Therapy must present recovery from a growth perspective. Relapse is normalized as an aspect of a progressive recovery process. "Sarah explained: [The therapist] told both of us what to expect. He said, 'The chance that you will relapse is so high, but that is okay… We talked about how you need to handle this… You're prepared if [you do relapse].' I think that made a really big difference because all of a sudden… it wasn't like Steve felt like he gave him permission to [relapse], but instead it took a lot of pressure off. I think it almost made it easier to stay away… because there is not as much pressure to stay away? Steve explained what it meant to him to keep things in perspective: 'Telling myself that I am a good person, regardless of what my problems are, and that no matter where I am in the process, as long as I am trying, even if I am failing, I shouldn't be beating myself up'" (Zitzman and Butler, 2005, page 237). The therapist must push for depth and nuance of the relapse process. Every action, choice, and especially mistake offers potential therapeutic insight and guidance for change and growth. Each and every decision or choice taken or not taken needs to be examined for alternative directions that can be taken the next time. As such, the therapist's emphasis is on reasons versus excuses. Excuses are exposed as one absolving oneself of responsibility and having made poor choices. On the other hand, when reasons for choices or behavior are determined, they direct problem-solving behavior based on having personal power and control. "What did you decide to do?" "What was an alternative you considered?" "What could you have done differently?" "What would have been a hard thing to do then… to do instead?" "What if you had done that instead of this?" At each decision or choice fork in the road, the therapist prompts for alternate routes to consider and to take and attempt next time. The therapist continues to engage the individual and the couple to identify as many points of potential diversion from the problematic path previously taken. In addition to providing a roadmap for the next crisis, this process asserts the multiplicity of options and choices available. It reinforces personal responsibility to counter a victim or helpless stance that leaves no alternatives other than withdrawal, quitting, or self-medicating with substance or behavioral abuse.
As their work worlds became more demanding for the couple, both Gwyn and Cybil became less vigilant about their self-care behaviors (breaks, recreation, diversions, sports/exercise, etc.) and their intimacy behaviors (dates, cuddling, sex, and time to connect and communicate in general). Eventually, a sense of deprivation for one or the other erupted into negative behavior (snapping over small miscues, passive aggressive behavior, etc.). Cybil as the non-addicted partner would feel unappreciated and retaliate with similar behaviors. Cybil had family memories of horrific emotionally toxic battles between parents. Withdrawing to the bedroom and into a lonely solitary world was the only option as a child. As an adult, Cybil shut down and hoped that the anger and pain would pass. Gwyn's family-of-origin experiences were of mutual domestic violence between parents. Flashing rage and nasty comments was an improvement for Gwyn compared to the battle royale from childhood. With Cybil, Gwyn would erupt and then step back and be sullen. The immediacy of the argument would recede over time as they "got past" it. As they supposedly got past one fight and injury after another, they did not resolve the fundamental issues underlying their conflicts. Over time, their accumulation of resentments became explosive and a major fight ensued with horrific hurtful accusations flying about. They both went close to repeating their mutual devastating family-of-origin models. Traumatized by the viciousness of the battle and deeply injured, both partners silently colluded in avoiding dealing with the underlying issues by focusing on work and child-raising responsibilities. Self-care and intimacy behaviors again suffered and the cycle of deprivation/fighting/silent collusion continued devolving to another even more volatile and dangerous level, as well as drinking binges for Gwyn previously. A final fight that brought Gwyn to the brink of another binge despite the knowledge that further alcohol consumption threatened her life. Drinking again or divorce as the next step brought them to couple therapy.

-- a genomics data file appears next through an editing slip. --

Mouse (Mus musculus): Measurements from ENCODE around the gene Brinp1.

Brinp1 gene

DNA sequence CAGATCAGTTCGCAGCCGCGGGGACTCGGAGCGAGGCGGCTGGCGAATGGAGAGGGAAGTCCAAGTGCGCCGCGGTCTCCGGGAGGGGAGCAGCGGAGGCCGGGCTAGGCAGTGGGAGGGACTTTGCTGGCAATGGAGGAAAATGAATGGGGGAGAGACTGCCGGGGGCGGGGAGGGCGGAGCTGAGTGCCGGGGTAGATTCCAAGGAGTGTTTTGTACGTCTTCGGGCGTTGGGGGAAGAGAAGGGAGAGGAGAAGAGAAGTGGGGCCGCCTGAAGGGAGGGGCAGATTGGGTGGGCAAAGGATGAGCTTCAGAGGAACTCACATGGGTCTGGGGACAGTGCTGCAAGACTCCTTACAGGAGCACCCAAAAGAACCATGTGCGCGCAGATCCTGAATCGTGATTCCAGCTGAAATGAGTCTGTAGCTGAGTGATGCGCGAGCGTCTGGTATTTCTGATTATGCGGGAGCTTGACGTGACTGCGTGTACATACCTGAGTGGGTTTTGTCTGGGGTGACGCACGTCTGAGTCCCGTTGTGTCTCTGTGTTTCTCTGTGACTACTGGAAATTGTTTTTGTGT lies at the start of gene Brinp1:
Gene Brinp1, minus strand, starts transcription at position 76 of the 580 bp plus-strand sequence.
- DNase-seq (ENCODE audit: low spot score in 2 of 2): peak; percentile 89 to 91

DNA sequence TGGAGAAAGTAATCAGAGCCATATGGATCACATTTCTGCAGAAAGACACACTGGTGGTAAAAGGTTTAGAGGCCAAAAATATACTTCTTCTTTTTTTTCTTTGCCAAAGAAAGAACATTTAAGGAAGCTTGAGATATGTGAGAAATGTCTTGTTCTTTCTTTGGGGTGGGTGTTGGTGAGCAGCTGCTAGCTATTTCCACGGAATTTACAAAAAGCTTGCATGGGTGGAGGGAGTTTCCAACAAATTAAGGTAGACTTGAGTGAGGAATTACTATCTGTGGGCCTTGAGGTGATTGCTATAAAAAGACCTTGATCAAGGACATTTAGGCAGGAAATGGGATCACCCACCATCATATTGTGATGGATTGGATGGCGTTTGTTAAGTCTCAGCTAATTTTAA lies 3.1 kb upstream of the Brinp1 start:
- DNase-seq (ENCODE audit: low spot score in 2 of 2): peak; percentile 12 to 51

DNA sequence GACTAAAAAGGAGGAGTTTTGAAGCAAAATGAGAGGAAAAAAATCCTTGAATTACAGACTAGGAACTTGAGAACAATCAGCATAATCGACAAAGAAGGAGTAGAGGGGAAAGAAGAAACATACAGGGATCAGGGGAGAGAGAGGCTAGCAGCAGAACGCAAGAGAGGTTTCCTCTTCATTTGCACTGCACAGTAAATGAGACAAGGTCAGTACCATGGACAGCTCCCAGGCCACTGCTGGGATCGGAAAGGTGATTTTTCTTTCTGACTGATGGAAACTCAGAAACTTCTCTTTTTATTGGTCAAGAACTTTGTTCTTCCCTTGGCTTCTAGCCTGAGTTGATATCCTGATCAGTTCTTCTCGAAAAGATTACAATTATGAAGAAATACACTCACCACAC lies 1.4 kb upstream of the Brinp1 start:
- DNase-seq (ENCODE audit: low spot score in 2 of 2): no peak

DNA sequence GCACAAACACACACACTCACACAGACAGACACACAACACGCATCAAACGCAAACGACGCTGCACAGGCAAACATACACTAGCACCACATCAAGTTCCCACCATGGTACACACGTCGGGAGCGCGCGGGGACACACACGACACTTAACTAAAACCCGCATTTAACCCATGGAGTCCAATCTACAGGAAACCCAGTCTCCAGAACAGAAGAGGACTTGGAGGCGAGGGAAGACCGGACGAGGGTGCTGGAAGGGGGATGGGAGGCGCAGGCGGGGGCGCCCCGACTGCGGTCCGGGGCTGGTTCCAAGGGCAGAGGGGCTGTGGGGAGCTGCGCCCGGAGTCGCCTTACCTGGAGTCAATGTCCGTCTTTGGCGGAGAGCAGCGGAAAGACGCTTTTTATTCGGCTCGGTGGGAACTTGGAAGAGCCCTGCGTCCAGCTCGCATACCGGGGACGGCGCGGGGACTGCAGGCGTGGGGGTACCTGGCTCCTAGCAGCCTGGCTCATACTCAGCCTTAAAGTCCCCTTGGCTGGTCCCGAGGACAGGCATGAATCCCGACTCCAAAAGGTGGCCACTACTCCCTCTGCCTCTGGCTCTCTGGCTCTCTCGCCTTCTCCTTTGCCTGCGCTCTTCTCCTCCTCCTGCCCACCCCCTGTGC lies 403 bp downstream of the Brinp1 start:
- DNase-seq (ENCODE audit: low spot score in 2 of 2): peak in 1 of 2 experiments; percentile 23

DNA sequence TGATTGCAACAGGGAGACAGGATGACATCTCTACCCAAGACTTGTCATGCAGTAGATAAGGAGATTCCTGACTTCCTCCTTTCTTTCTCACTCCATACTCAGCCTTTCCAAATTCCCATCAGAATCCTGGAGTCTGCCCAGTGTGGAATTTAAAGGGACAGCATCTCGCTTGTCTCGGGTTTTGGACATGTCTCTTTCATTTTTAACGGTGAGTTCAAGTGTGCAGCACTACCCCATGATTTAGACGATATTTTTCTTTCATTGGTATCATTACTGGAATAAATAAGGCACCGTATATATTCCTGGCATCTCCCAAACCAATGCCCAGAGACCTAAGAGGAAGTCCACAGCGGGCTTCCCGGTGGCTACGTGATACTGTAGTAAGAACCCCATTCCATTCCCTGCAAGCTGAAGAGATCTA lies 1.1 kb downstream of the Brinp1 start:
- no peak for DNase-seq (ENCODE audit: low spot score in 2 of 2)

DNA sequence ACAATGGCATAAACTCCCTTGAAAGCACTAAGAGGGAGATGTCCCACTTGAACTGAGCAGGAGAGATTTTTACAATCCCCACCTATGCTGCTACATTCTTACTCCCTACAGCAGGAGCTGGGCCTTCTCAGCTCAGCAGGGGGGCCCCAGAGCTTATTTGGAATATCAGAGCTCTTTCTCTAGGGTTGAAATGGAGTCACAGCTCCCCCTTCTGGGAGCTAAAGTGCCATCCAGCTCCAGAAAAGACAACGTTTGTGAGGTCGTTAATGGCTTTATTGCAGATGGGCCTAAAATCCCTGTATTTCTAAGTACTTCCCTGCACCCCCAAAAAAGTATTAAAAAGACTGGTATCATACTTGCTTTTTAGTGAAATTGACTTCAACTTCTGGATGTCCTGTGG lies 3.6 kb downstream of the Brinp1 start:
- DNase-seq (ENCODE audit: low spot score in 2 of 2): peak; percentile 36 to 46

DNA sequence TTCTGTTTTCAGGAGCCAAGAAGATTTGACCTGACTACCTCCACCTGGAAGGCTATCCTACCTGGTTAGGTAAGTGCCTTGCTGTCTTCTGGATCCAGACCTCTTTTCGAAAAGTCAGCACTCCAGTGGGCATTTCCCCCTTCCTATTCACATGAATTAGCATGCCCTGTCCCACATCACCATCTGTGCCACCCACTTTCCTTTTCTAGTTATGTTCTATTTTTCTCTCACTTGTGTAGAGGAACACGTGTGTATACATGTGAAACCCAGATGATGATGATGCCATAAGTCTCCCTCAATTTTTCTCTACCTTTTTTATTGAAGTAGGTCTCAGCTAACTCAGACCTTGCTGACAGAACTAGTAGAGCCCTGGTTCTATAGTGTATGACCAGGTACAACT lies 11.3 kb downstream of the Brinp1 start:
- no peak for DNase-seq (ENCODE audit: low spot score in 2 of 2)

The beginning of therapy delved deeply into identifying the pattern and process of the couple's dynamics. The therapist's prediction that Gwyn and Cybil would re-cycle the identified pattern and process was readily accepted. The couple had experienced it so many times before. A plan (Plan I) was readily developed for each member of the couple to engage in more self-care behaviors and for the couple to have more frequent intimacy behaviors: regular exercise time, scheduled couple's dating time, check-in routines established, and so forth. Rather than assuming that the couple would follow through on the plan, the therapy focused on how either or both of them would mess the plan up- that is, sabotage the plan. Cybil identified how work demands often resulted in de-prioritizing self-care and relationship maintenance. Staying up late to get projects done for deadlines, shorting sleep, eating fast food, forgetting to check in with Gwyn, holding frustrations inside without informing Gwyn, and skipping workouts were part of the pattern of self-sabotaging personal care. Gwyn admitted being lax about taking her medication for her conditions. Children having academic or social problems at school and demands from her parents tended to disrupt her. In addition, Gwyn would become jealous when a sister or brother spent money on a vacation or luxury the two of them could not afford. This caused a sense of deprivation that became a sense of entitlement to make self-medicating choices. Feeling the weight of these issues, Gwyn tended to do the gratuitous non-productive things that increased rather than improved stress issues and the relationship. This included forgoing the quiet times that were centering, sharing a meal, reading for pleasure, and talking with Cybil, amplified the stress. Various individual and joint stresses, demands, deferring self-care, distractions, and so forth had previously sabotaged well-intended plans. These failures were identified and became fuel for therapeutic change. From these a specific plan (Plan II) beyond "trying harder" was discussed next to prevent disrupting positive growth, specifically self-sabotage. The partners agreed to empower each other to intervene or prompt the other when slipping from positive behavior. Part of the plan included coming to therapy once a week to check in about stress levels and whether or not they were collectively and individually addressing self-sabotage behaviors and following through on productive behaviors.